An artificial intelligence software definition: once confined to science and the movies, today’s Artificial Intelligence is in your pocket, on your computer and coming soon to a variety of devices and technologies that you use every day. What does artificial intelligence really mean?
The term itself was coined by Dartmouth College’s John McCarthy in 1955 in a proposal to university researchers for its summer research project on AI. According to the cognitive scientist Marvin Minsky, one of the field’s most famous practitioners, AI is “the science of making machines do things that would require intelligence if done by men.”
In practice, artificial intelligence – also simply defined as AI – has come to represent the broad category of methodologies that teach a computer to perform tasks as an “intelligent” person would. This includes, among others, neural networks or the “networks of hardware and software that approximate the web of neurons in the human brain” (Wired); machine learning, which is a technique for teaching machines to learn; and deep learning, which helps machines learn to go deeper into data to recognize patterns, etc. Within AI, machine learning includes algorithms that are developed to tell a computer how to respond to something by example. Deep learning is a type of machine learning that uses a structure as close as possible to the human brain—neural networks—as a model for learning. As to what it does, I’ll leave that to the MIT Technology Review: “Deep-learning software attempts to mimic the activity in layers of neurons in the neocortex, the wrinkly 80 percent of the brain where thinking occurs. The software learns, in a very real sense, to recognize patterns in digital representations of sounds, images, and other data.”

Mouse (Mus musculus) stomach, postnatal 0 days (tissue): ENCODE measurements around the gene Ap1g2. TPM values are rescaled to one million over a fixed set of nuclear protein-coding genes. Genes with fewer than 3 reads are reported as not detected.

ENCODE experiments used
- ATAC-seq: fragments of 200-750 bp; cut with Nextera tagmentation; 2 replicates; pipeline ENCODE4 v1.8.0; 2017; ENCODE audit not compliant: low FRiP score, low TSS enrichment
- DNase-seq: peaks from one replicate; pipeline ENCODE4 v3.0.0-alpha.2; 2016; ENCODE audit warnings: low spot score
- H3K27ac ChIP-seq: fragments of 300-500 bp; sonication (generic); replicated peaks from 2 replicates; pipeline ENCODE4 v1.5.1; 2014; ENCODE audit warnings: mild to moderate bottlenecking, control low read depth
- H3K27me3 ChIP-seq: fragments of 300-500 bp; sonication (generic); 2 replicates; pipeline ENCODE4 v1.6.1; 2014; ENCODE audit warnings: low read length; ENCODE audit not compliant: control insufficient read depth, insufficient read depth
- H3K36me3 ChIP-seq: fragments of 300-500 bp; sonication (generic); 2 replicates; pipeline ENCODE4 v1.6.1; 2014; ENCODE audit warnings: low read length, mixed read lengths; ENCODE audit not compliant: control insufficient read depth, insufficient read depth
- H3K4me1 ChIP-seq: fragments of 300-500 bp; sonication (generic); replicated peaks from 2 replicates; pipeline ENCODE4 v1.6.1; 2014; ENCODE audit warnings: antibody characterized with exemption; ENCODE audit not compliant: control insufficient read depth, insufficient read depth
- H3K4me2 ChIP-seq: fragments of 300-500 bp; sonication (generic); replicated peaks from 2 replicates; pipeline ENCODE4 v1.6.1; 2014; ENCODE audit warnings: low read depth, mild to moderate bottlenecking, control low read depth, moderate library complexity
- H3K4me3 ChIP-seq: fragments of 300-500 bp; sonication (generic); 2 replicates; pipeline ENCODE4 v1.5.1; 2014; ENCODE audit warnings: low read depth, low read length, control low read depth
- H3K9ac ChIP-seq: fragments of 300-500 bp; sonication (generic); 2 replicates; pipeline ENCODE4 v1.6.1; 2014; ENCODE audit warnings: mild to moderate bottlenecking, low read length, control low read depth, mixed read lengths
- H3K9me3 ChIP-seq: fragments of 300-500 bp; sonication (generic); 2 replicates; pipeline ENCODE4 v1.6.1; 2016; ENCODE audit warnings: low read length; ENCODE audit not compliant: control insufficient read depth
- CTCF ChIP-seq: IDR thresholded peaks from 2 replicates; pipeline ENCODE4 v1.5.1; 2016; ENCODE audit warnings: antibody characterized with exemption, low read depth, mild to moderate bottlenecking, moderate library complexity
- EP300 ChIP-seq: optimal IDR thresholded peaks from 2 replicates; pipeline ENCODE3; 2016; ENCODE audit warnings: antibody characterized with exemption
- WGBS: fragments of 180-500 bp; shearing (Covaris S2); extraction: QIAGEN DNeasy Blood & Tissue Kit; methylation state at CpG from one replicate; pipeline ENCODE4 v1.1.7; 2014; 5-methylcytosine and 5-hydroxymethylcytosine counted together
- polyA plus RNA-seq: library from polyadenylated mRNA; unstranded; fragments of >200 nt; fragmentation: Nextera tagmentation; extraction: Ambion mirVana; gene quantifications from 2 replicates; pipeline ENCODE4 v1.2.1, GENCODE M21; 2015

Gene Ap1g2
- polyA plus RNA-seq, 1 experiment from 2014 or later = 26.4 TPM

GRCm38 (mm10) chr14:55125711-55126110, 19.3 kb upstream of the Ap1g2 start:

In the movies, we’ve seen AI depicted as both good and evil (but mostly not good), in supercomputers (HAL 9000, Colossus and Skynet to name a few) and in robots (the Machines, Sonny and ED-209). Thanks in part to the availability of large amounts of information/big data, today’s AI is at work in a variety of applications that are less science fiction and more oriented to solving business problems and charting new territory. In Rolling Stone, tech entrepreneur Jason Calcanis calls AI the new buzzword: “You just use the phrase ‘Artificial Intelligence’ in your business plan and everyone pays attention.” In fact, the AI sector attracted $310 million in funding in 2015, up from $45 million in 2010, according to research from CB Insights.
Artificial intelligence software definition and applications
Artificial intelligence software definition: “Software that is capable of intelligent behavior.” In creating intelligent software, this involves simulating a number of capabilities, including reasoning, learning, problem solving, perception, knowledge representation.
Today, Artificial intelligence software is at work in applications such as your smartphone assistant, ATMs that read checks, voice and image recognition software on your favorite social network, and in the software that serves up ads on many of the websites you use. These are just a sample of the growing number of applications of artificial intelligence software that we’ll see in the future.